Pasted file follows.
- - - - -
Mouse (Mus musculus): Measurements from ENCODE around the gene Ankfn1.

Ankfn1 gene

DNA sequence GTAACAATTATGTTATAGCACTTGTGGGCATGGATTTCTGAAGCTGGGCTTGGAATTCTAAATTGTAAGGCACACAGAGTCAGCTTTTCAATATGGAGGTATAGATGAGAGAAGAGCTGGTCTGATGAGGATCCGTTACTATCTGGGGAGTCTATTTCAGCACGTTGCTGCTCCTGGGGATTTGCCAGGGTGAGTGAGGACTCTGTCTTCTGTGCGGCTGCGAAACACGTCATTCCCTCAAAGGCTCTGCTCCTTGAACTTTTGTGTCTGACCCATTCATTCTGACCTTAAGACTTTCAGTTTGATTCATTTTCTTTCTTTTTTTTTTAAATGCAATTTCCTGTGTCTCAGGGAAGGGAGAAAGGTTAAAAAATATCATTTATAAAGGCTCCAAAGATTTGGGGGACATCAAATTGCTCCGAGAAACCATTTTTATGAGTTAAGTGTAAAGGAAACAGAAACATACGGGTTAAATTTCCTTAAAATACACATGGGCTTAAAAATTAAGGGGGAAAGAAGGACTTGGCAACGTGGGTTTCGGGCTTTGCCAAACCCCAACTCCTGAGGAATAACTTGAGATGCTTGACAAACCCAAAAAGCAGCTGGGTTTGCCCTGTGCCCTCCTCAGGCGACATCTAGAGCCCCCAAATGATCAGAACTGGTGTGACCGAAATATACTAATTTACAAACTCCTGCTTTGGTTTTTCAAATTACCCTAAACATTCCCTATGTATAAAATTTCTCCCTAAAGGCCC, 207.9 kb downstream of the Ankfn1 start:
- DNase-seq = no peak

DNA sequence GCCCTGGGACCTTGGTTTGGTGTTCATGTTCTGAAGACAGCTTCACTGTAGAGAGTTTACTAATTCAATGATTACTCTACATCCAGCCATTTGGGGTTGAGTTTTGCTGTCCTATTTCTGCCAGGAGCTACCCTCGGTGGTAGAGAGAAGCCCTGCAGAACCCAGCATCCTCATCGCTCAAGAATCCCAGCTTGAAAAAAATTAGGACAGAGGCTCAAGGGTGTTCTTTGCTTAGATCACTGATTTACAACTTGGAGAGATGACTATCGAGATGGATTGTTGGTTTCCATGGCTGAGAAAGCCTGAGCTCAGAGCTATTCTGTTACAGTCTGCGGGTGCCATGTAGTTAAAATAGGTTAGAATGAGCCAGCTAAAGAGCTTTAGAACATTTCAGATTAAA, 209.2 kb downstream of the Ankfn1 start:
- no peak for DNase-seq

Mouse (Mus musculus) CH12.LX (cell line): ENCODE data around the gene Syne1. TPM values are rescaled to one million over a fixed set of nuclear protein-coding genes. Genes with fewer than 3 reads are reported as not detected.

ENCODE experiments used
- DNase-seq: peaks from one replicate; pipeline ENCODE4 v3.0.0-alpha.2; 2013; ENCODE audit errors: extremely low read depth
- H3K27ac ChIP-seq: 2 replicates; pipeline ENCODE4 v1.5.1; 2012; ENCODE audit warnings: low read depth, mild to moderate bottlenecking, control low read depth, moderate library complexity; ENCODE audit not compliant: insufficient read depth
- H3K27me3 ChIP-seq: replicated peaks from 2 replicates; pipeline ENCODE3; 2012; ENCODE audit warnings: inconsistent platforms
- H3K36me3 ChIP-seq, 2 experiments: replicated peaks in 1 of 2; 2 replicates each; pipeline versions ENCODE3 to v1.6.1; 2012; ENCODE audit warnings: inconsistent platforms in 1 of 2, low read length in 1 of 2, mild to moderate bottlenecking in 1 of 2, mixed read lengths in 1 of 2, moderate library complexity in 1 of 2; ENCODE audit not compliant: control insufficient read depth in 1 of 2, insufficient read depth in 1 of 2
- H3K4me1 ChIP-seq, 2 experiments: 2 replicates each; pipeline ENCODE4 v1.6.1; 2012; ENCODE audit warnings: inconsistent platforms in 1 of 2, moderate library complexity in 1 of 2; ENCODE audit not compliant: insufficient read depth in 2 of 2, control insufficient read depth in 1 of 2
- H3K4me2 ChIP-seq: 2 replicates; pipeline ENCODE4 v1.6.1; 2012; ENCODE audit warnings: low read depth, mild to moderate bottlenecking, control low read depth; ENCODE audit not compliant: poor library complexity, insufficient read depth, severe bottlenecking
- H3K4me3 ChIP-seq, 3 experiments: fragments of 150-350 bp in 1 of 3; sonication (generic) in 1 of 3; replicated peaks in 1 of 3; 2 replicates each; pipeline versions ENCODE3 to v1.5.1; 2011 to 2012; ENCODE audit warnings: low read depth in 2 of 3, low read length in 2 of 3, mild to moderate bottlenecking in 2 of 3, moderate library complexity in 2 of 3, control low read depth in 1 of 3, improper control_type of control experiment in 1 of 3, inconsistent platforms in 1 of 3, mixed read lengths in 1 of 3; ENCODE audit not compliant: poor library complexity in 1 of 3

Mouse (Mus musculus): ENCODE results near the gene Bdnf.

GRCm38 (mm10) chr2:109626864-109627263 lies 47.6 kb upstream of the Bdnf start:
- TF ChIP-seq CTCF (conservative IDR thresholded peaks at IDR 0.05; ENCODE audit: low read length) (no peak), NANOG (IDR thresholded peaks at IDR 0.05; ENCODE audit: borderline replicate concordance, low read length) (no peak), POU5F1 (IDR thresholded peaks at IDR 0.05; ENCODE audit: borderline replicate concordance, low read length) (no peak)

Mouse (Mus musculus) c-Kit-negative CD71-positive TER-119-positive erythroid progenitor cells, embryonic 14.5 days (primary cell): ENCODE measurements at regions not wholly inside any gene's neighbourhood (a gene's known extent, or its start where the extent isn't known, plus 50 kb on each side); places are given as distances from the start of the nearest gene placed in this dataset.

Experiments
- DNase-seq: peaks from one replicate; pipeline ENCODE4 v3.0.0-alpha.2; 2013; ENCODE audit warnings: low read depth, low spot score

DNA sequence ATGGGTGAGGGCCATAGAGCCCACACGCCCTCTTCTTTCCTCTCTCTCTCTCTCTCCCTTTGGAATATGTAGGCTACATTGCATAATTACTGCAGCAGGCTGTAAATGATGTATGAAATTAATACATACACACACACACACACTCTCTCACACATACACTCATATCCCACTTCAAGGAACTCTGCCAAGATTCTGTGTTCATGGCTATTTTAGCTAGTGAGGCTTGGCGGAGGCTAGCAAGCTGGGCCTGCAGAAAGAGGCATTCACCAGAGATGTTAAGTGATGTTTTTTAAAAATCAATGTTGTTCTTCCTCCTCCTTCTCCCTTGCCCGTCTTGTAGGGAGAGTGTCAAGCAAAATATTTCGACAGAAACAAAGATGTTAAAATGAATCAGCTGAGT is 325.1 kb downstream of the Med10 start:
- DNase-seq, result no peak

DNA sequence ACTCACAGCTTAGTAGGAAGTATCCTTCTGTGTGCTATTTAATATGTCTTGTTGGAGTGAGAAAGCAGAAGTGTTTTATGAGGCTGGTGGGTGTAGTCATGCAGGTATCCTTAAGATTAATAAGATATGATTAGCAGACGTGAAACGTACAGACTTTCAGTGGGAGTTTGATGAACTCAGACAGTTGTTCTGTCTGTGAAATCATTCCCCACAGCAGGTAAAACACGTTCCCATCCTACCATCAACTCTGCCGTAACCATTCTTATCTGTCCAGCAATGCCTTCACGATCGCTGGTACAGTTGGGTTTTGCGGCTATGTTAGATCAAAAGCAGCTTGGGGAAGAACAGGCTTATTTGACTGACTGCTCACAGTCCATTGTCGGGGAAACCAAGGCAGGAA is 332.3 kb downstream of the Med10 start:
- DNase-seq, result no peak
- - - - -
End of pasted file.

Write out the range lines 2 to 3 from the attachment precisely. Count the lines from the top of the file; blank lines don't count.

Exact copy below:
Ankfn1 gene

DNA sequence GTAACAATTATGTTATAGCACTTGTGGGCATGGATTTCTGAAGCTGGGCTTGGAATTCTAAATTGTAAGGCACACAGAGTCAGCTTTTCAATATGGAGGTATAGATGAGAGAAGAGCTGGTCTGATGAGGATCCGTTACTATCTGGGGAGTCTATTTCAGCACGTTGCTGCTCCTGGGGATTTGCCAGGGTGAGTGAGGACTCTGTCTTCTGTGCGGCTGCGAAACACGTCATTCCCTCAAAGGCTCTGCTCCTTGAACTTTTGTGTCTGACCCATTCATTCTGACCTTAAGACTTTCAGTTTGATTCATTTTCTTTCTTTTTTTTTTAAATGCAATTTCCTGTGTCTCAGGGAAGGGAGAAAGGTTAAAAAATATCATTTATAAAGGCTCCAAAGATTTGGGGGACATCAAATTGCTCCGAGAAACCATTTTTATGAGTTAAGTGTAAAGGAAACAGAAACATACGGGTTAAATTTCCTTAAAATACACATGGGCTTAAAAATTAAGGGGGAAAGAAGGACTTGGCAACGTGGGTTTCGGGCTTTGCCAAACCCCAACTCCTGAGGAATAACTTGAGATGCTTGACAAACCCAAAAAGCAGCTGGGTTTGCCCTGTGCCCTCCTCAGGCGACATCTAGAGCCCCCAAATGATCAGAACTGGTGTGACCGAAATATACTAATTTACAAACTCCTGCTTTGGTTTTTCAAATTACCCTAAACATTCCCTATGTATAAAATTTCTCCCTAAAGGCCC, 207.9 kb downstream of the Ankfn1 start: